All right, this argument is stupid and it just has to end. People should just leave each other alone when it comes to seasonal and spiritual traditions and quit trying to dominate.
What I’m talking about is the whole fuss over whether people say “Happy Holidays”
or “Merry Christmas”. I really think that most people just don’t care. There are too many other, more interesting things to care about than trying to figure out if the person wishing you a happy season is trying to slight you or not. They are not. They are trying to give you a small happy blessing, a little verbal hug to keep you warm through the long cold nights.
I mean, people come up to me all the time and wish me a Happy Christmas, and I take it at face value. I’m not Christian… hell, I’m barely a Pagan… but I regularly attend a Lutheran Church with my family. Most people there don’t have any idea I’m not a follower of Christ, and so they wish me a Merry Christmas, and I cherish it.
If a person gives you the wrong greeting, just accept it. Correct them kindly if you like, but don’t anger over someone giving you a happy wish. It would be like getting angry at someone because they said “good evening” when it was still technically afternoon. The point is the good thought, not the specific form it takes.
This goes especially for “Happy Holidays” and “Season’s Greetings”. If someone reverts to the generic, just accept the thought. If you think that these generic statements are embracing the drift toward a more secular Holiday season, I will tell you right now that you are wrong.
The generic forms are meant to be inclusive, not exclusive. They don’t stick their tongues out at the other traditional greetings, holding hands with Santa and a giant dollar sign, dancing on a mountain of luxury goods and credit cards and torn, used, wrapping paper. But it seems to me that there are many out there (mostly Christians from what I’ve seen, but I’ve no statistics to back that up) who seem to believe it is a secularist plot to eradicate the older traditions and make for the general public a season without religion. I think that is an awful, elitist, and intolerant way to look at it.
I believe that “Happy Holidays” and “Season’s Greetings” and other more generic statements are intended to be inclusive, to open the doors of the season to all, no matter what religion and even including those who choose not to be religious. It is meant to allow them to feel they are on equal footing, that they are a part of the season’s traditions and allow us to celebrate the ending of the long dark night and the coming of the new morning. It allows us to celebrate together and share our own traditions with others and makes all traditions good and worth joining.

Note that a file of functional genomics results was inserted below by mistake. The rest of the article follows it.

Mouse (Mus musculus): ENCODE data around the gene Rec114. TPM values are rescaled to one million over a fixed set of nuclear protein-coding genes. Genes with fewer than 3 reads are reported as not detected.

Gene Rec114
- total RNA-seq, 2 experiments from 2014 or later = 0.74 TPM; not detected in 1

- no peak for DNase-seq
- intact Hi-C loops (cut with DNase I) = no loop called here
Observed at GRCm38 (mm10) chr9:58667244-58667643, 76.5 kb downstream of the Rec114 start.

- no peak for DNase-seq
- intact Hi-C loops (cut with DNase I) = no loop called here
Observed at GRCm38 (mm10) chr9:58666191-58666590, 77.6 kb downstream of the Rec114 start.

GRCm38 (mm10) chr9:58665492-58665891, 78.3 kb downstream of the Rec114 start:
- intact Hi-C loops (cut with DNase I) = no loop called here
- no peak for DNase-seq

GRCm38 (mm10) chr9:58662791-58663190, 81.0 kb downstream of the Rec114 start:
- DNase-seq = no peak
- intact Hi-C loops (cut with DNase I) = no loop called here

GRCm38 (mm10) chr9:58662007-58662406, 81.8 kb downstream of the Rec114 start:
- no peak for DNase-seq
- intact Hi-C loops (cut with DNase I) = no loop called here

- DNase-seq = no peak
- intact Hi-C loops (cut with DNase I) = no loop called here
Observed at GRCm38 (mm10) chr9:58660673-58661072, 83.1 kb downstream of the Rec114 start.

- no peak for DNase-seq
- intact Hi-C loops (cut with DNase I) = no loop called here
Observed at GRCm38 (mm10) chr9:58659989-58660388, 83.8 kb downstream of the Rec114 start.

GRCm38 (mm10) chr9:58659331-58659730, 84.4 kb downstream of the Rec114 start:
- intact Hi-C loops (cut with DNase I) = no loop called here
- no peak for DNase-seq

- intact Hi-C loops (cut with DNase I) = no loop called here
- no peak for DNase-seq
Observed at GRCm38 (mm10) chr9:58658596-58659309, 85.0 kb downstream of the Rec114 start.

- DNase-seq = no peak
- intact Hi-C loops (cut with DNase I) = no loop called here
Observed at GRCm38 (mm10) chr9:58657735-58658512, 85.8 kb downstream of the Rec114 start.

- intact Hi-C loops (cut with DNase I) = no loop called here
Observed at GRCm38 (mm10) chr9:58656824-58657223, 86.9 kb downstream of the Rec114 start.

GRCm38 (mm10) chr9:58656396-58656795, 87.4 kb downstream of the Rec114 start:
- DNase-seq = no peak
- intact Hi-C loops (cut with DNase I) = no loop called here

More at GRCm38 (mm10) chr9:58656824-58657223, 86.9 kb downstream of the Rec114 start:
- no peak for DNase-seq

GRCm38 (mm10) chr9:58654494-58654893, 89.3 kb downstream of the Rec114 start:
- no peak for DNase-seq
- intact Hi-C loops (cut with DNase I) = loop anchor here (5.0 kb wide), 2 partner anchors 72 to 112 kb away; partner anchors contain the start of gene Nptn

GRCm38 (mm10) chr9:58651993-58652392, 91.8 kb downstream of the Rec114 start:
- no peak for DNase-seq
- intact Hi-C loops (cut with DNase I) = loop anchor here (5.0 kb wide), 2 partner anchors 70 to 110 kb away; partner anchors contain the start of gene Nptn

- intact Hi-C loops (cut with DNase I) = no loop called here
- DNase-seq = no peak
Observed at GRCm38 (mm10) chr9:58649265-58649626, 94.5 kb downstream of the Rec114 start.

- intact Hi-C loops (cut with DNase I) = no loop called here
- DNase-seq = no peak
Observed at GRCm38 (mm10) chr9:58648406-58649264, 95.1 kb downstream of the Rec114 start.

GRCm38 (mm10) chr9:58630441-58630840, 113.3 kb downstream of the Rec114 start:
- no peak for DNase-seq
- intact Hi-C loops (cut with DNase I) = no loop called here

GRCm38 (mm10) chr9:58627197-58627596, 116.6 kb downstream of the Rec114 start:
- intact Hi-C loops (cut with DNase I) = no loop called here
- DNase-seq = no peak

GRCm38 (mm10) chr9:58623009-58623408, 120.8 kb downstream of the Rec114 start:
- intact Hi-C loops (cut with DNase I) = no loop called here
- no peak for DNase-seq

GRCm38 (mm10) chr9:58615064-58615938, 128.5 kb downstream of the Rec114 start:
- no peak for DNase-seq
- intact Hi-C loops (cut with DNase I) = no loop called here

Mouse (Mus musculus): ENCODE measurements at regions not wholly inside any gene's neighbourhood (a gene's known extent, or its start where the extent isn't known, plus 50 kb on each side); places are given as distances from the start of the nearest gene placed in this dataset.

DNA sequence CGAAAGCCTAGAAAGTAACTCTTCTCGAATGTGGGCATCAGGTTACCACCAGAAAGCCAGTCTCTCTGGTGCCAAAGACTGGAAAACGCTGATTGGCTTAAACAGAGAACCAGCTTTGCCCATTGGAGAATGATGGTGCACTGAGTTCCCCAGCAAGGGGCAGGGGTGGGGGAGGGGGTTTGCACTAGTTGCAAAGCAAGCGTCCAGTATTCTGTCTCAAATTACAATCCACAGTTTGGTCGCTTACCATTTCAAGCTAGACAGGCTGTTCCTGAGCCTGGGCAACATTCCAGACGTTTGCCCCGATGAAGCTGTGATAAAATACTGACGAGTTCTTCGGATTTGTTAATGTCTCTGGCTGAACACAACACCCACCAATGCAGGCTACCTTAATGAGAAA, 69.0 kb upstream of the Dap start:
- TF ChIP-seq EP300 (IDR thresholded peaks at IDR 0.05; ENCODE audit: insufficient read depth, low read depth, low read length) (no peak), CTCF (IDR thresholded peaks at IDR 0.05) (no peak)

When it comes down to it, the Christian pressure to stop institutions from making it a rule to say “Happy Holidays” and return to “Merry Christmas” is based on a fear of that inclusion. It is fear that the Jews and Muslims and the AtheistsÂ and Pagans will gain something (power? recognition?) and that the Christians will lose something (perceived dominance?). If those Christians can shut up and listen long enough they might hear that they are being given something. Blessings, Goodwill, and wishes for Peace, not just from the followers of Christ, but from the whole world. Recognizing that the person wishing you “Happy Holidays” might be an Atheist or Jew is recognizing that person is reaching out a warm hand across the gulf that lies between the faiths. Someone saying “Season’s Greetings” is a new ally in our travels in faith, no longer an enemy or feared stranger, but a friend.
So, I’m all for wishing folks whatever you want to this season, but I think that those who would push others to use particular greetings in order to keep some sort of status for their faith are missing the point of the season entirely and could use a good lesson in Grinch 101.
I’ll be writing more about the season, I’m sure, but for now,
Have a Wonderful Warm Yule Everybody!